Another example, published just weeks out from the 1949 election (4) depicted Fraser holding up the tiny figure in triumph in 1946. By 1949, as Tiopira McDowell has noted, the mandate had become a giant, overweight and sneering Māori, who seemed to be crushing the life out of Nash, much to the surprise of an on looking journalist.
What did Māori think of cartoons like these? There's little recorded, but there are several interesting pieces of evidence.
The first is commentary by the Ngāti Ranginui anthropologist and leader, Maharaia Winiata.
The Little Brown Mandate, wrote Winiata, was the expression of the stereotypes ‘generally applied by an in-group majority to an out-group minority, ascribing undesirable qualities in a situation of tension ... The Maori was lazy, improvident, lived off the European, and was over-indulged by a Labour Government’. Winiata ‘remonstrated with Minhinnick on the severity of ridicule aimed at the Māori people in his cartoons, and for a period ‘Little Brown Mandate’ took a holiday’, but continued to appear in the New Zealand Herald until the cartoonist’s retirement in 1976.
My other example is a stereotype illustrated by cartoons which appeared in a series of books published in the 1960s by ‘Hori’. ‘Hori’ was the pseudonym of Wingate McCallum, a New Zealander of Scottish descent based in Remuera, ‘who claimed he had countless friends among the Maori people’ and that his ‘admiration of the first New Zealanders is unbounded’. McCallum wrote stories about a Māori man, Hori, who has adventures with the Pākehā coot up the street, goes to the races, argues with his mother-in-law and has opinions about politicians.
The stories were collected in book-form in The Half-Gallon Jarin 1962 with illustrations by Frank St. Bruno. The book was hugely popular and was followed by three further collections over the next ten years. The stories illustrated the stereotyped views, as summarised by John Rangihau in 1963 ‘which see (from the Pakeha side) all Maoris as lazy and unpunctual, and (on the Maori side) all Pakehas as cunning go-getters who would do you down for tuppence’.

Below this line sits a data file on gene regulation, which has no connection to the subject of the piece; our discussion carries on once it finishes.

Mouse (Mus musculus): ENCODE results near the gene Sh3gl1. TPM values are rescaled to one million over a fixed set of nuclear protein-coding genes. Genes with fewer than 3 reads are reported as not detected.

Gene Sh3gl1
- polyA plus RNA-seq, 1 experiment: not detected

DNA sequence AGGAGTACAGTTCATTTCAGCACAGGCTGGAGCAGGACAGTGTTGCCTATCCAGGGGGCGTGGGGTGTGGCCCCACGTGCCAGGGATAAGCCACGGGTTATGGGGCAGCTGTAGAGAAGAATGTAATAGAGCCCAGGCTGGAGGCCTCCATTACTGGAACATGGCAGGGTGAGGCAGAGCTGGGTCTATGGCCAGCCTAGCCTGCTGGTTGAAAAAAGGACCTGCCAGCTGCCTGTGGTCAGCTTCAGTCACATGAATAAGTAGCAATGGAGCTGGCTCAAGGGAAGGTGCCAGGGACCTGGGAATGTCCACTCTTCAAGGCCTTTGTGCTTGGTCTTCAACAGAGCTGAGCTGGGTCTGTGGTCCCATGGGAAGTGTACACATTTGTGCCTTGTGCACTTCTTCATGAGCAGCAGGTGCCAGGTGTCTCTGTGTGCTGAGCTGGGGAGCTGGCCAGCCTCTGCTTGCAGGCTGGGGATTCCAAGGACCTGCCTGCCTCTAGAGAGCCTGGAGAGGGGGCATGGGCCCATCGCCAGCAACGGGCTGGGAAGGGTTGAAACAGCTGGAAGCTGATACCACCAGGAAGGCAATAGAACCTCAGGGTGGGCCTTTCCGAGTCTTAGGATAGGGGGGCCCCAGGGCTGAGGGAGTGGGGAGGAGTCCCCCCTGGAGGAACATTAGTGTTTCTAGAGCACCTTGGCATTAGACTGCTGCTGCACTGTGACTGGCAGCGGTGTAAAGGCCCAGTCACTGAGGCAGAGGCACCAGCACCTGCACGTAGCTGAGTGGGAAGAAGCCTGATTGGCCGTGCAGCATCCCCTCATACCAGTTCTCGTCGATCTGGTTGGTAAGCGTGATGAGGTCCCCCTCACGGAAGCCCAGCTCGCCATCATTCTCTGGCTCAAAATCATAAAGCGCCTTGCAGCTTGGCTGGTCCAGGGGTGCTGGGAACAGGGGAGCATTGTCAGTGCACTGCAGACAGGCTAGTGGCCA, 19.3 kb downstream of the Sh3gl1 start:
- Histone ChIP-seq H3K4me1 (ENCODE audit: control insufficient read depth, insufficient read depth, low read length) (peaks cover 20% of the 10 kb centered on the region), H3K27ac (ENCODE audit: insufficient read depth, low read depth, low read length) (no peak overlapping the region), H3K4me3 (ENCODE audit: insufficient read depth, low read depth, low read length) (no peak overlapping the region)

Noel Harrison has argued that ‘Humourists and cartoonists did more than politicians or officials to shape racial perceptions. While few people read the Hunn Report on the state of Maori in 1960, many thousands laughed at the character named Hori, who came to represent one persistent stereotype of Maori. (5)
The move away from this sort of representation is a major theme of Savaged to Suit. This came about because of several factors. One is the emergence of a generation of cartoonists whose views weren’t necessarily aligned with those of newspaper editors and proprietors.
For example, Tom Scott. Here’s one of his cartoons from Waitangi Day in 1988 imagining the day in 1840.
Cartoon by Tom Scott, 'One day my son, all of this will be ... theirs!!' Evening Post, 5 February 1988]. Ref: H-733-061
Bob Brockie also used Waitangi Day in 1840 as the starting point for a cartoon about how the national day and the Treaty were seen in 1982.
Cartoon by Bob Brockie. Great moments in N.Z. history — Signing the Treaty of Waitangi ... National Business Review, 8 February 1982. Ref: A-314-2-003.
And Eric Heath, who produced this response to the 1985 decision to allow Treaty claims back to 1840.
Cartoon by Eric Heath, Dominion Post. Ref: B-145-536
The book also looks at the contribution of the small number of Maori cartoonists. These include Harry Dansey, who produced cartoons for the Taranaki Daily News in the 1950s and Anthony Ellison, from Ngāi Tahu, whose cartoons appeared over a 13-year period, making him the Māori cartoonist with the longest publication history. (6)